Now there is a real "surrey with the fringe on top." Shows an element of affluency doesn't it? Love the pose the dog has, as if to say he is the head of the family. Well taken care of horse. Wonder if the "city" horses were housed at the stables? It is amazing to me, those tiny thin wheels on the carriages of the way. Wonder how often they broke on the wonderful Hood River area roads.
charlott on 19th February 2014 @ 7:04am
Dr. Marion F. Shaw, born Aug. 26th, 1859 in Noble Co. Indiana. Attended Fort Wayne College and earned his B.A. Taught school for three years until he earned enough money to attend medical college.
He graduated from Bellevue Hospital Medical College in 1882. He practiced in Indiana and then moved to Oregon in 1891.
He was in Enterprise for three years, was in Ashland for one year and then came to Hood River.
In 1886, he married Miss Lizzie L. Wood, daughter of Dr. Alphonso Wood of Indiana.
Lizzie died Feb. 9th, 1910.
Since Dr. Shaw passed away in 1912 at the age of 54 this must have been written not long before his death.
l.e. on 19th February 2014 @ 7:52am
Lizzie died very young. So sad. I wonder if they had any children. Where was this picture taken?
nlc on 19th February 2014 @ 9:03am
Maybe they are on their way to check how the building of their new home is coming along?
There are several photos here at HHR of the home.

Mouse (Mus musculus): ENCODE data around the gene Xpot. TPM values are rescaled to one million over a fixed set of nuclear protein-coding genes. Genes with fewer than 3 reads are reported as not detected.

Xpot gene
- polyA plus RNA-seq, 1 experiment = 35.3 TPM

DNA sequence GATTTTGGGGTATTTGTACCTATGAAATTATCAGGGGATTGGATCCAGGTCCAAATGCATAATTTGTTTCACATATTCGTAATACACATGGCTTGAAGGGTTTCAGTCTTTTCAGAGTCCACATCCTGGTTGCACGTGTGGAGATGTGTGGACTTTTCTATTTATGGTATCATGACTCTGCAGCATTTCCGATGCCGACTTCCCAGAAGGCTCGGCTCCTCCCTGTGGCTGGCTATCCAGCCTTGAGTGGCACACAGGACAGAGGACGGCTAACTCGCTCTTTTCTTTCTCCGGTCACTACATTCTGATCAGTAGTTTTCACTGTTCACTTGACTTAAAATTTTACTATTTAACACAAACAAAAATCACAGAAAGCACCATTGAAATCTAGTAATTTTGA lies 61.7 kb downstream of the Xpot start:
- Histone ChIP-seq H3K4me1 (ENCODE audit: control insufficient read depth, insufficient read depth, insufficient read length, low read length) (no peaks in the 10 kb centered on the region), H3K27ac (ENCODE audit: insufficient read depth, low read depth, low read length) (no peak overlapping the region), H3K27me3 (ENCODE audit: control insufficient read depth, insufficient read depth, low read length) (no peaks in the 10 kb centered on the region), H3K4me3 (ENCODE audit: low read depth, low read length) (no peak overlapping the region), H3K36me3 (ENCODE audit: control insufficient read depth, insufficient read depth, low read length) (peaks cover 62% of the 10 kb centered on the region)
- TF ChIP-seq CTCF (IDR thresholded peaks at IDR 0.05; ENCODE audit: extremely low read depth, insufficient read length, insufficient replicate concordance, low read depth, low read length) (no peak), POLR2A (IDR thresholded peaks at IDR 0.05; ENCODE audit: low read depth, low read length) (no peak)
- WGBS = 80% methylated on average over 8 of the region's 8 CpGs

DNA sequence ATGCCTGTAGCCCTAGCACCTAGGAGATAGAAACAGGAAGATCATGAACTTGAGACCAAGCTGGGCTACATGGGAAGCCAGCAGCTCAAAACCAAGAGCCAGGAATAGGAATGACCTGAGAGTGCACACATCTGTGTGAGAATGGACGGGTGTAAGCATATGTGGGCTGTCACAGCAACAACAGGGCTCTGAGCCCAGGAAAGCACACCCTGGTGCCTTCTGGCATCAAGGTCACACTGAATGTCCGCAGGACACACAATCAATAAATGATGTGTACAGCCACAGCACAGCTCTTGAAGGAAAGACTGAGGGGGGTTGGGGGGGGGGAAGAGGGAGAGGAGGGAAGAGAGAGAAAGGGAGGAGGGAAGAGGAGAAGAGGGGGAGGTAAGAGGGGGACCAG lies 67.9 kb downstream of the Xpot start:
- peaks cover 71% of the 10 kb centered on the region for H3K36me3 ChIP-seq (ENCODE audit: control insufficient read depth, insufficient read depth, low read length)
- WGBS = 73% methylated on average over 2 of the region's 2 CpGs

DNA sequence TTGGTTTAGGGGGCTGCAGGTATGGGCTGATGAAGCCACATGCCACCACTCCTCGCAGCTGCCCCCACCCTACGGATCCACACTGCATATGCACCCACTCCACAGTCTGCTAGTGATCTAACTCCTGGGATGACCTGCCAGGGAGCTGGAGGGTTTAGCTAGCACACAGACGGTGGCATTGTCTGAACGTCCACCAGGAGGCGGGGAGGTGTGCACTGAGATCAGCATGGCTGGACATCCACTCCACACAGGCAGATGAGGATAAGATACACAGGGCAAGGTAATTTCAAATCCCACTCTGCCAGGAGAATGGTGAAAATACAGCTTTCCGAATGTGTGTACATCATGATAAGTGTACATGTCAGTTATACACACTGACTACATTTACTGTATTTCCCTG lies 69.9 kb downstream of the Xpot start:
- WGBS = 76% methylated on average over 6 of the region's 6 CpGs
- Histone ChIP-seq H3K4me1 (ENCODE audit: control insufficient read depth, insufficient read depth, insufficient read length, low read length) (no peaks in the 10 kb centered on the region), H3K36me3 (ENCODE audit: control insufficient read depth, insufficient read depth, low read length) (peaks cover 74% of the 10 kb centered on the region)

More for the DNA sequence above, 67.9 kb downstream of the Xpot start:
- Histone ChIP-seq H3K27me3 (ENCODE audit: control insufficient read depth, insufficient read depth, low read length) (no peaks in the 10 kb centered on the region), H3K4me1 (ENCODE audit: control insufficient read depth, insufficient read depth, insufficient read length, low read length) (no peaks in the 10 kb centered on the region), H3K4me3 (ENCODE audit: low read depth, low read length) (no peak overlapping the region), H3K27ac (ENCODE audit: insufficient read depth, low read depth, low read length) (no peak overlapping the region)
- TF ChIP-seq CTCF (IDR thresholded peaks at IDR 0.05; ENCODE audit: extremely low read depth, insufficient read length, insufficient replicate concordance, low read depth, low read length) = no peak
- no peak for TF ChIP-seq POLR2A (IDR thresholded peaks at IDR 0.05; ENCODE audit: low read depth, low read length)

They moved into their new home in June of 1888. In August of 1901, Dr. Shaw sold the home and his practice to Dr. Dumble and moved to Ashland because of Lizzie's poor health but returned in 1905 to help found the Hood River Hospital.
Dr. Shaw passed away on his ranch near HR on Oct. 31, 1912 from heart disease at age 54.
l.e. on 19th February 2014 @ 9:26am
Do we know the age of Lizzie Woods at the time of her death?
Buzz on 19th February 2014 @ 9:54am
Does anyone know the address for either the house in town or the ranch?
nels on 19th February 2014 @ 11:47am
American born Count Rumford did some experimenting around 1800 on the width of carrage tires and found that wider tires had less rolling resistance than narrower ones. He was unable to sell his ideas as those who had the money to own a carrage preferred the narrow tires. The narrower tires separated the elite carrage class from the toiling class whose drays and wagons would have had heavier and wider tires and wheels.
Something similar had happened several centuries earlier when the first ball bearings were invented, which allowed a 6 horse carrage to be pulled by four or even just two horses. The only people who could have afforded to buy the bearings could instead afford to own, maintain, and be seen with a six horses so had no need in the bearings.
Longshot2 on 19th February 2014 @ 1:56pm
Looking at the carriage in detail, it looks absolutely ragile if a horse took a turn too fast or decided to cause any trouble. Notice that the doctor has his hand on one rein even though the Mrs. is handling the reins. Good man.
nels on 19th February 2014 @ 5:26pm
Ooops, my lost comment should read....they moved into their new home in 1898.
Nels...if you click on the Tags Shaw, a previous HHR photo of their home will come up.
Arthur hasn't tagged this one yet.
I found a record that says Lizzie Shaw was born April 1862. That would make her about 48 yrs. old. There are a lot of gaps in their life story. Hopefully when the Glacier goes online, some of our questions will be answered.
l.e. on 19th February 2014 @ 6:20pm